Tag Archive | fly tying

Hudson’s Shag Nasty

Over the last two weekends, I introduced a bunch of local pike to the Shag Nasty. It’s a rather small streamer designed for pike, bass, and fall brown trout. The pike I introduced last Sunday were definitely not hatin’…well they hated it after they got a little taste.  The “shag carpet-like” yarn used to create the body has a really nice flow in the water, and the stinger hook rarely fouls.

I’m kinda lazy when it comes to fly tying. So the Shag Nasty, like most of my flies, is really, really easy to tie. Enjoy!

Material for Hudson’s Shag Nasty:

Hook: Gamakatsu Octopus 02408 #4
Hook Shank: Fish Skull Articulated Shank 35-55mm
Head: Medium Fish Skull (pictured below) or Large Black Nickel Coneheads (much cheaper and same results)
Eyes: 3/16″ Oval Pupil 3D Red/Black
Tail: Dark Olive Marabou
Body: Fun Fur yarn
Thread: red and black

Directions:

Step 1: If you are using the Conehead instead of the Fish Skull, you’ll want to add that to the shank first. You will need to bend the tail of the shank just enough so you can get the cone on the shank. Then bend the shank tail back into position. In these destructions, I’m using the Fish Head instead. Next, add the stinger hook.

Step 2: Start the thread toward the back of the shank. A few tight wraps will ensure the hook stays in place. While you’re there, tie in a small bit of marabou. This gives the nice place to hide, and it gives the tail a bit of extra action.

Step 3: Next, tie in some of the Fun Fur and wrap forward making sure all the loose strands get pulled back. Many wraps will (obviously) produce a bushier fly, and fewer wraps will craft a thinner fly. Your call, Boss.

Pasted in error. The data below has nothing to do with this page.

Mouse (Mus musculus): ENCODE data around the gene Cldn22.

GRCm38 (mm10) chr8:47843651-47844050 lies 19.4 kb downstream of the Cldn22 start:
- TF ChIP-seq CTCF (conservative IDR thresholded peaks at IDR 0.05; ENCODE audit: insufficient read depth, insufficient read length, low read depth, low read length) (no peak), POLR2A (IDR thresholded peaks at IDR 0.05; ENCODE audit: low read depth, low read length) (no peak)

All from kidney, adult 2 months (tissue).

Step 4: Tie off right behind hook eye, and a few drops of Zap-O will allow you to place and solidify the Fish Skull. If you opted for the conehead instead of the Fish Skull, you’ll tie off tightly behind the cone.

Step 5: Finish off the fly with a few wraps of red thread in front of the Fish Skull or conehead. Top the thread with a drop of Zap-O. Finally, glue on some 3D eyes for that finished look.

Step 6: Because that was so easy, go tie a half dozen more in silver, red, and purple. It’s an almost indestructible fly, so you don’t need too many. After a dozen pike thrashings, it still looks brand new.

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Easiest Egg Pattern Ever

It’s that time of the year. The ice shelves are breaking up and the ever-present cold wind gives way to the trickle of running water. Other than the occasional crocus peeking through the snow and the moans of allergy sufferers, increased fish activity give us an indication that winter will soon be over. It’s also spring spawn time, and egg patterns can be effective producers. Are you looking to tie the easiest egg pattern this side of the Mississippi (or maybe even both sides)? This pattern probably ranks in the top 10 as the easiest fly pattern to master. All you need are plastic beads, a few hooks, Loon UV Knot Sense, and a beer.